- 2019 May 25
We don't need much to serve God - we need willing hearts and open minds, but as with most things we complicate it. Recently, it feels as if I'm spinning plates and failing miserably. As long as I have breath, I plan to live my life to the fullest with God's help. So there's new goals, new adventures, new tasks even at this stage of the game.
One thing I've learned, I'll never perfect my walk with Christ this side of heaven. It's one of the only things I know for sure. I realize that I need to keep leaning on Him. That abiding in Him produces fruit in a way that I can't explain (John 15:1-15). This is my secret.
I want to be so desperate for God, that the only thing that quenches my thirst is Him - His word, His peace, His grace, His love, His mercy (Psalms 42:1-2). This thirst quencher is always available to me as his child, so all I need to do is take the time and spend it with him. I need to do this as often as I breathe so that I am continually refreshed. For me, it's the early morning, before I'm consumed with the day's tasks. For others, it may be the drive to work, a walk/run, or in the evening. This time infuses me; it never confuses me. This time strengthens and centers me.
When I take the time to get centered with God, what a change in scenery and a change in perspective. I feel good, light, loved, energized, smart. My relationship with Him no longer feels burdensome but inviting. I don't need to schedule time on my calendar, I do it as often as I can because my time with Him is refreshing. I find myself allowing space for the relationship to grow. It's when I neglect our relationship that I find myself pulling away.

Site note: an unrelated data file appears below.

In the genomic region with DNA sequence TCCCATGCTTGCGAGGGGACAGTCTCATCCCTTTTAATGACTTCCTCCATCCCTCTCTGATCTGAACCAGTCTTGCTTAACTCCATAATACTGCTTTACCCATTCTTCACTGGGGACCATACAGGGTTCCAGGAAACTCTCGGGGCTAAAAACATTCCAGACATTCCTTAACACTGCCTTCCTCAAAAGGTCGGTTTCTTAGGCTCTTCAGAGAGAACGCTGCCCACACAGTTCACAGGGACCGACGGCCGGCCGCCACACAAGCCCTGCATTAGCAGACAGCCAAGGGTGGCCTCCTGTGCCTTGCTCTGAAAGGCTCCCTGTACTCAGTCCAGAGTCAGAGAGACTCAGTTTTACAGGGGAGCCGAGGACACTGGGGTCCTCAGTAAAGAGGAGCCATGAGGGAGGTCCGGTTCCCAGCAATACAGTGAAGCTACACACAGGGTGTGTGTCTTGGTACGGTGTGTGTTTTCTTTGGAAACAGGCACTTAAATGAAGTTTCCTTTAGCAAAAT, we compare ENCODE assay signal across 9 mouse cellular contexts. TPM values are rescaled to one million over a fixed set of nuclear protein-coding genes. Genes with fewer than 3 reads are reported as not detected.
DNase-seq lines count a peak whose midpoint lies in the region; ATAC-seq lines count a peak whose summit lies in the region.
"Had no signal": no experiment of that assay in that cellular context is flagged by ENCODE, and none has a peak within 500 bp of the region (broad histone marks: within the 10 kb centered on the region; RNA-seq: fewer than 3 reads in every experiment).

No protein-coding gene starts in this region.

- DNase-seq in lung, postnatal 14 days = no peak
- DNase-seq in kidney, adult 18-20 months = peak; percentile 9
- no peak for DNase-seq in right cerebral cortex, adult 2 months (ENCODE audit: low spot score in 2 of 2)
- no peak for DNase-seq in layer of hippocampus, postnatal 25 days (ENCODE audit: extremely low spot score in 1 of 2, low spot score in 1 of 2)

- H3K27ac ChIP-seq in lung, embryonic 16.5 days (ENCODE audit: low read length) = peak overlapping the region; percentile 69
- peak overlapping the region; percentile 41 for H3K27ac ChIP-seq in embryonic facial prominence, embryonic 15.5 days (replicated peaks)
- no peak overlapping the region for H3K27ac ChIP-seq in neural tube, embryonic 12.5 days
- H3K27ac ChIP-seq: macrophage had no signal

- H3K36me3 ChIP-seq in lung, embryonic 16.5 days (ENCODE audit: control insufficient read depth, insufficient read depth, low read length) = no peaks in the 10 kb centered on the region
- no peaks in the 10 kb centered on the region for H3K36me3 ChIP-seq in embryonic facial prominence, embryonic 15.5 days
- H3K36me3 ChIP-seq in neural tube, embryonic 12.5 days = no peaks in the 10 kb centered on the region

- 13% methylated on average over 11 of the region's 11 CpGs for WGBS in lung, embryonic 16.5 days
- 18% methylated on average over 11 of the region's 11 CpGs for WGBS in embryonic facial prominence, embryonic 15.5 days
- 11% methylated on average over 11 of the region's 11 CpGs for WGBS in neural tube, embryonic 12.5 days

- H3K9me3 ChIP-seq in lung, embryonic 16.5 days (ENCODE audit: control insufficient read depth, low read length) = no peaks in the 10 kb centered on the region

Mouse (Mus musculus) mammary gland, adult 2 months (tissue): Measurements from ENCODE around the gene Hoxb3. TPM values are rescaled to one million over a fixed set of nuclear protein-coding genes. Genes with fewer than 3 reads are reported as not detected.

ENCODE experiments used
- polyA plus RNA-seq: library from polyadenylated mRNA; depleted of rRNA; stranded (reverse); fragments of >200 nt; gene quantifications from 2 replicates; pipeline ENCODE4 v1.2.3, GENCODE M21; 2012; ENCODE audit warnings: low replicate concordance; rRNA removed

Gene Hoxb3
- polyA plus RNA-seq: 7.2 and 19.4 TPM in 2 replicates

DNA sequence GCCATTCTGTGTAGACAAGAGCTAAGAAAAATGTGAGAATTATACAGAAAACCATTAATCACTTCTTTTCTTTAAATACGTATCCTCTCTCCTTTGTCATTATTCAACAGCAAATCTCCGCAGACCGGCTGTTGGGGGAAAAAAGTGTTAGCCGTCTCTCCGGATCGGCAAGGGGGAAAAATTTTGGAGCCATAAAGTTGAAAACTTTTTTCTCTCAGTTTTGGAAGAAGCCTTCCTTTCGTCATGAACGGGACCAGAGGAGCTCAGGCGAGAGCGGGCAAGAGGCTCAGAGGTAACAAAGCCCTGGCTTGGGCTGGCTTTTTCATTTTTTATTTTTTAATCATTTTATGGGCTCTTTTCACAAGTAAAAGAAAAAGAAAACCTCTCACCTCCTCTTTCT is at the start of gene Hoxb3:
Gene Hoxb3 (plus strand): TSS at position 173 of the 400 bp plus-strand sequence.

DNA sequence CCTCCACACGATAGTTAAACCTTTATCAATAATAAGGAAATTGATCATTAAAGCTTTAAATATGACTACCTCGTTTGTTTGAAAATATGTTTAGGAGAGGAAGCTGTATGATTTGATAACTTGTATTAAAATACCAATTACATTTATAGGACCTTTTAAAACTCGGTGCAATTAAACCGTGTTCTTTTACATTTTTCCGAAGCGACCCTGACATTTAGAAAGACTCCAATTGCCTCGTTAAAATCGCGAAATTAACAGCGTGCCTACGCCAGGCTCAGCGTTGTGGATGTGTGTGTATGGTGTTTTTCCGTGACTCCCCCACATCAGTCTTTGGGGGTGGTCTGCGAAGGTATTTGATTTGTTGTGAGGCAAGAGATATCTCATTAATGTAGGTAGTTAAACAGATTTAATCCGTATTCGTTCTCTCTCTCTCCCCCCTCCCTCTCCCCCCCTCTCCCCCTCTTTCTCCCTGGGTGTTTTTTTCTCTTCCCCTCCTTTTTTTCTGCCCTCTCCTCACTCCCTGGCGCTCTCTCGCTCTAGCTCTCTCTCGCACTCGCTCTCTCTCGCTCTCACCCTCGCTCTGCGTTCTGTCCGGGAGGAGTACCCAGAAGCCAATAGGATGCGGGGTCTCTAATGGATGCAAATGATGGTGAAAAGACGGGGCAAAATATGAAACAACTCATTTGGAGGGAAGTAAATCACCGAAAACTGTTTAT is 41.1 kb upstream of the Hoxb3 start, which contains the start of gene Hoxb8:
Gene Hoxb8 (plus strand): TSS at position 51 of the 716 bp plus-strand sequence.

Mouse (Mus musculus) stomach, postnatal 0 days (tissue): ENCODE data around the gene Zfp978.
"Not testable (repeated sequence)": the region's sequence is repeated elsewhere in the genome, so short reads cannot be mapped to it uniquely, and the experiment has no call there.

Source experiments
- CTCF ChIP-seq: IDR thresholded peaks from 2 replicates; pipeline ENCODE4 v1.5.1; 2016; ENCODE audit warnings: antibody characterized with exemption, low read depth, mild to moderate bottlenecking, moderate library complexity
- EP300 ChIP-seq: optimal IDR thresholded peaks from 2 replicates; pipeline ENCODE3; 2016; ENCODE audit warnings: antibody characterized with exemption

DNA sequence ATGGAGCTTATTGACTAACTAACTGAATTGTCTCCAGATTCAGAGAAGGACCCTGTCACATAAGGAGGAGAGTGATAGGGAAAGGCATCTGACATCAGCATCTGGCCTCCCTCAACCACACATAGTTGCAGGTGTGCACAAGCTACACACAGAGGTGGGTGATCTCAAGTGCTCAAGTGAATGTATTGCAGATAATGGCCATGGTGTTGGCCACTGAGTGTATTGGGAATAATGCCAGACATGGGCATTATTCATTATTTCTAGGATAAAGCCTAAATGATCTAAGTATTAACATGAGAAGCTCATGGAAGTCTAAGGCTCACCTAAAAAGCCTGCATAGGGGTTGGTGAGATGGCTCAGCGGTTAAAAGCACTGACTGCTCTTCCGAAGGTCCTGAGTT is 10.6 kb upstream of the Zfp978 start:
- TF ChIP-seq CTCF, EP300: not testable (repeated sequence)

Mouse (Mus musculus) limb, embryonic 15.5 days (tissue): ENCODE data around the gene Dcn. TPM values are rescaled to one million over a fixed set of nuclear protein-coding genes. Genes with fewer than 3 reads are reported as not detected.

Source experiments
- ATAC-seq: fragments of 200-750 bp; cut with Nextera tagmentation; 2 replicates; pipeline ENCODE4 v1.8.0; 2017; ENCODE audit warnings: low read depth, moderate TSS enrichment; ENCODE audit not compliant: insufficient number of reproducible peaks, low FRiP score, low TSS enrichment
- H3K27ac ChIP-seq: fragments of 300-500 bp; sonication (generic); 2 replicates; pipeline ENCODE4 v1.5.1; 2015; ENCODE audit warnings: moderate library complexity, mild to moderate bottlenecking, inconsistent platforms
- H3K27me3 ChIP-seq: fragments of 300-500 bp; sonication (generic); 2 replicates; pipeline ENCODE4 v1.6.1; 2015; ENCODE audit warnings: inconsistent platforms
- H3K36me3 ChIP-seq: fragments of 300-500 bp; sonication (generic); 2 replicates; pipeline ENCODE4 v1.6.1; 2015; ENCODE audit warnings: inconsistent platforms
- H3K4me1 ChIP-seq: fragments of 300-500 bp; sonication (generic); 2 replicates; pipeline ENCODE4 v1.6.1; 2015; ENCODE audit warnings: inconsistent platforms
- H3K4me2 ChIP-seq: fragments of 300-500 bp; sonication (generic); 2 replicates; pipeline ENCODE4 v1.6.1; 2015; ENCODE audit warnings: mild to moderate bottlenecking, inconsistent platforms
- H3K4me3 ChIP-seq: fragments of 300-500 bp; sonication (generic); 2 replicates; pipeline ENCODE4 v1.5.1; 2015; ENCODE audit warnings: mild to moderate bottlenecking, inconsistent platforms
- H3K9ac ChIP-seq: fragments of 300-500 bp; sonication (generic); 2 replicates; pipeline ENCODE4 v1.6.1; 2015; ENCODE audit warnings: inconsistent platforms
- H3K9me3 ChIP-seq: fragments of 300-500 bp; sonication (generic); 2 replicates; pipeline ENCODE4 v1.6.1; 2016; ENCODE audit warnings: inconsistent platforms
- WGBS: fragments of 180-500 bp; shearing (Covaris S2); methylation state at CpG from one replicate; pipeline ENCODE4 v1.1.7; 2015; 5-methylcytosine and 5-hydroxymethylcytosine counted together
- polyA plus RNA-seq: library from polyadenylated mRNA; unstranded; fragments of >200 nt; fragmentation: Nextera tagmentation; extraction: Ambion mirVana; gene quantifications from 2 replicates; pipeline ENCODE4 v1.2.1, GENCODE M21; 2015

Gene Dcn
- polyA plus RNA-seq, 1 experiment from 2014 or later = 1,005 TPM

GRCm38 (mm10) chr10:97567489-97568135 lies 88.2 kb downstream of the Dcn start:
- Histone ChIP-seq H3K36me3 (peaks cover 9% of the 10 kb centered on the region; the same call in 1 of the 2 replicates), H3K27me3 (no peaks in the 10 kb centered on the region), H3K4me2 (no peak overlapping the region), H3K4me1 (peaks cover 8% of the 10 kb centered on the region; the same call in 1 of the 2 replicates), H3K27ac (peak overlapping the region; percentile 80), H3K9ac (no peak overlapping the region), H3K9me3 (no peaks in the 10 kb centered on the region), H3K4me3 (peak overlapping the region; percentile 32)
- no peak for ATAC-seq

I want my relationship with God to be so strong, so prevalent in my life that I don't need a reminder to spend time with Him. I have realized that it doesn't take much to meditate and be still; It's merely God and me (Psalms 46:10). No phone, no apps, no Bible on the phone - just Him and I, and the physical Bible.
This is my desire: to remove the complications of modern life and pant so desperately after God that He quenches my thirst while giving me what I need. And in turn, because I'm so grateful that I may live to please him - my words, thoughts, actions, and my very being.
As the deer longs for streams of water, so I long for you, O God. Psalms 42:1 [NLT]
How desperate are you for God?
- 2019 Apr 16
Both Abraham and Sarah laughed when they heard God's promise of a child to them. We often hear about Sarah's laughter; rarely Abraham's.
In Genesis 17, God visited with Abraham first and made a promise to him. This was after Abram and Sarai had taken things into their own hands whereby Hagar had a son with Abram. When this visitation happened, Abram was ninety-nine years old and Ishmael, Hagar's son, was thirteen. It was in this meeting that God
changes their names to Abraham and Sarah and made the promise of offspring to Abraham. Abraham heard it first and laughed (Genesis 17:17), and said to himself, "Can a 100-year-old man bear a child?"
Sometime later when the angels visited Abraham and Sarah, she heard them talking to Abraham and mentioning that she would have a child and she laughed within herself (Genesis 18:12). This time God called out the laughter and used it to reinforce that nothing is impossible for those who believe.
Then the Lord said to Abraham, “Why did Sarah laugh? Why did she say, ‘Can an old woman like me have a baby? ’Is anything too hard for the Lord?' I will return about this time next year, and Sarah will have a son.” Genesis 18:13,14